The possibility that monetary policy may have to remain restrictive for some time (higher rates for longer) or turn even more restrictive (more rate hikes), if Fed officials deem it necessary to counteract upside inflation risks, could inject additional uncertainty into the economic outlook. This uncertainty, coinciding with more onerous bank lending standards that are making it harder for households and businesses to get loans, could increase the vulnerability of the economy to higher borrowing costs, with spillover effects for corporate earnings.
Putting it all together
Global equities have generated solid returns this year, buoyed by continued robust data out of the U.S. which have allayed prevalent worries around a significant growth slowdown coming into 2023. Lower inflation with ongoing resilience in the labour market have emboldened markets to lean into a benign “soft landing” as the most probable outcome for the economy over the coming quarters.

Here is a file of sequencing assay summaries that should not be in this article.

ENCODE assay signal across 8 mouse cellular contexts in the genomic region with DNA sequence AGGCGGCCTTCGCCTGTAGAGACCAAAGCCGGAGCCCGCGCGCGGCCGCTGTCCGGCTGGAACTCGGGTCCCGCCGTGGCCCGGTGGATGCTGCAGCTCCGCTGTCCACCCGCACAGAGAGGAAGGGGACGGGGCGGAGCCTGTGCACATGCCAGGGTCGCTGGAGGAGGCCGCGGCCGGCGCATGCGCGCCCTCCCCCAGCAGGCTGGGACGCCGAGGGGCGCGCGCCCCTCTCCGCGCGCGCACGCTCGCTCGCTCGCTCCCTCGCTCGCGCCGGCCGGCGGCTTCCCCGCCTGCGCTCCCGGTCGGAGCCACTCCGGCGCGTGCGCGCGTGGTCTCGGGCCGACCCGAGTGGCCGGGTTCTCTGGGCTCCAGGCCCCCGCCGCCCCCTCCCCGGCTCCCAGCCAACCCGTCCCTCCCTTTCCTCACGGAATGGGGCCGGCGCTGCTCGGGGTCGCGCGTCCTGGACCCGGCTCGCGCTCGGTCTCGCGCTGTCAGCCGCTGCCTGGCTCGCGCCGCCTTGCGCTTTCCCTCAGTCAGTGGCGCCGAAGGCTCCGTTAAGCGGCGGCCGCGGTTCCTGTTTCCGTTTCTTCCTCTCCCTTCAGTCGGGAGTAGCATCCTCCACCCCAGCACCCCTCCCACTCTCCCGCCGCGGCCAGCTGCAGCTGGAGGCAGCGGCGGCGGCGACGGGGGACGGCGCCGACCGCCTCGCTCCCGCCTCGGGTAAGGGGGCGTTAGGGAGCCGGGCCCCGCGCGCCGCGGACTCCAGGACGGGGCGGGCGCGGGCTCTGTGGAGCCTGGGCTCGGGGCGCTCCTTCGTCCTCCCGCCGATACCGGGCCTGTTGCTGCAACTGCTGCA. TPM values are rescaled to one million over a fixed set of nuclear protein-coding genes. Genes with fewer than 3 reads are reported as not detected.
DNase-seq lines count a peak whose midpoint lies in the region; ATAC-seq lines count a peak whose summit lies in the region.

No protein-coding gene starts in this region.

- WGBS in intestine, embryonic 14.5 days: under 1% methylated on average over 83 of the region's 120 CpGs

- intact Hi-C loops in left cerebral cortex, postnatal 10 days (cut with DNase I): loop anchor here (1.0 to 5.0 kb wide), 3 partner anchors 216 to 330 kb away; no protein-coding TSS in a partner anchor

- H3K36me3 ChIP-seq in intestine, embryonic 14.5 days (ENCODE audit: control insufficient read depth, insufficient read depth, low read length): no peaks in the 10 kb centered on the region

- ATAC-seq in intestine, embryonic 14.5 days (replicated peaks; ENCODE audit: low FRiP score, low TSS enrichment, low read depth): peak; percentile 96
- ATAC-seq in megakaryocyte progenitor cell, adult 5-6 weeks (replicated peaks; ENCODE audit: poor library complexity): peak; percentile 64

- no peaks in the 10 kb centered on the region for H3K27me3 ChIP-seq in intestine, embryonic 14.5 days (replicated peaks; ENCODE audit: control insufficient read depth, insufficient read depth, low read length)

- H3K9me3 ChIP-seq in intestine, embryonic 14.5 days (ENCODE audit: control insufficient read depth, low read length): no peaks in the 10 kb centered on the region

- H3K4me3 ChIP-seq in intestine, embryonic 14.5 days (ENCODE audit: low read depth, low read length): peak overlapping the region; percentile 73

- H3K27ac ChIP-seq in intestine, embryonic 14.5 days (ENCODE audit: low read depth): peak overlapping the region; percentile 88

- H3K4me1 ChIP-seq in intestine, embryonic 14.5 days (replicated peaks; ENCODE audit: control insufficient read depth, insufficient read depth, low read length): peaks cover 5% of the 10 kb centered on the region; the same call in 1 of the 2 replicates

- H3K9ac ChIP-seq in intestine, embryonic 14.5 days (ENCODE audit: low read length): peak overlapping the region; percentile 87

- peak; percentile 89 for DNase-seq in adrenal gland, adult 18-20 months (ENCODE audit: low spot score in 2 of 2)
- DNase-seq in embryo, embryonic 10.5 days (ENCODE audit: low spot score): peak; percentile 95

This optimistic economic view has been reflected in the stock market through a rebound in valuation multiples and stabilization in consensus earnings estimates. In fixed income markets, compensation for taking credit risk has diminished—reflected in narrower credit spreads—though higher base interest rates have helped keep all-in yields at attractive levels.
Return potential in bonds now looks more competitive relative to equities
Valuations across major asset classes*
Bar chart showing the current forward earnings yield for the MSCI All-Country World Index and the S&P 500 and the yield to worst for the Bloomberg U.S. Corporate Index, the Bloomberg Global Agg Credit Index, the Bloomberg U.S. Corporate High Yield Index, and the Bloomberg Global Corporate High Yield Index, compared to January 1, 2022, and the average since 2002. On a relative basis, the yield advantage that equities commanded over corporate bonds has sharply diminished over the past year.